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Picture what you'll look like 30 years from now. Unnerving, isn't it?
Researchers at Stanford University are using high-tech tools to harness this natural aversion to aging with a noble goal: jolt Americans into gaining a new sense of urgency about retirement savings.
The project uses computer software to morph subjects' photos into aged avatars (think bald, gray, wrinkly and saggy) in an attempt to close the gap between the present self and the future self —without turning young adults into misers, the Wall Street Journal's Jason Zweig reports. By enabling people to see what they will be when they are old, the virtual-reality technology can supposedly transform the natural urge to spend for today into a willingness to save for the future.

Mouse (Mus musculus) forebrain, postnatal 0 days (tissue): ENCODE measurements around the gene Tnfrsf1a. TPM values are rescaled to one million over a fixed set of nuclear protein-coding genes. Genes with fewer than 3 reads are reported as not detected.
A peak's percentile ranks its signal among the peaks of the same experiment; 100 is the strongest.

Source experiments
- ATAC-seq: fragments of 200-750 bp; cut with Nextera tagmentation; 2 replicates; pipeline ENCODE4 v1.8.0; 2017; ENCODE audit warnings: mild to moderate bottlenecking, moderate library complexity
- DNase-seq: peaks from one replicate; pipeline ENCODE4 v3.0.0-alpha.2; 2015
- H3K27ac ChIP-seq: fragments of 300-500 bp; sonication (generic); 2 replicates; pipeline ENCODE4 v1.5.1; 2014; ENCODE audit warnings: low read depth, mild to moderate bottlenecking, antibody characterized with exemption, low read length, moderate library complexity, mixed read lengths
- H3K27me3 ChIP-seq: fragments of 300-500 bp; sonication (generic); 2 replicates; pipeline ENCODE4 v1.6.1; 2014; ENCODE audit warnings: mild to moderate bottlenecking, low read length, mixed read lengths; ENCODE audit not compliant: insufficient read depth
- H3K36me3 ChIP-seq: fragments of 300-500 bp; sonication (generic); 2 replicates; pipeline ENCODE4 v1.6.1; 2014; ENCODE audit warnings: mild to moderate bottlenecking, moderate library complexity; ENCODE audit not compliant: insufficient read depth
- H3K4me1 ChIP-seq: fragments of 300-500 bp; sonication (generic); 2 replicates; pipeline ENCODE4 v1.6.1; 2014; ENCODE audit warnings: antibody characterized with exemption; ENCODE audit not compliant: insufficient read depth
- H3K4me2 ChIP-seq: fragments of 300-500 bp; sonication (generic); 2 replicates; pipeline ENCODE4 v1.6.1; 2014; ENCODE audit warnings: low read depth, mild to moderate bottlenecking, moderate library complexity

Skeptical? The research seems to be on to something: Young people who saw their aged avatars said they would save twice as much as those who didn't, one experiment found. In another, students viewed avatars of themselves that smiled when they saved more and frowned when they saved less. Those with morphed avatars said they would save 30 percent more than those with unchanged avatars.
If you're having difficulty mustering the willpower to save, and you don't feel the need to see your face with more wrinkles, consider these sobering facts from the Center for Retirement Research at Boston College: 51 percent of households are at risk of not having enough to maintain their living standards in retirement. That's up from 43 percent in 2004. If you account for health-care costs, the at-risk percentage jumps to 61 percent.
We don't know about you, but that's a little more scary than some extra wrinkles.
TODAY's Meredith Vieira talks with financial editor Jean Chatzky about a virtual reality laboratory at Stanford University that creates a computer image of what someone will look like when they retire based on financial questions they answer about their money-saving habits now.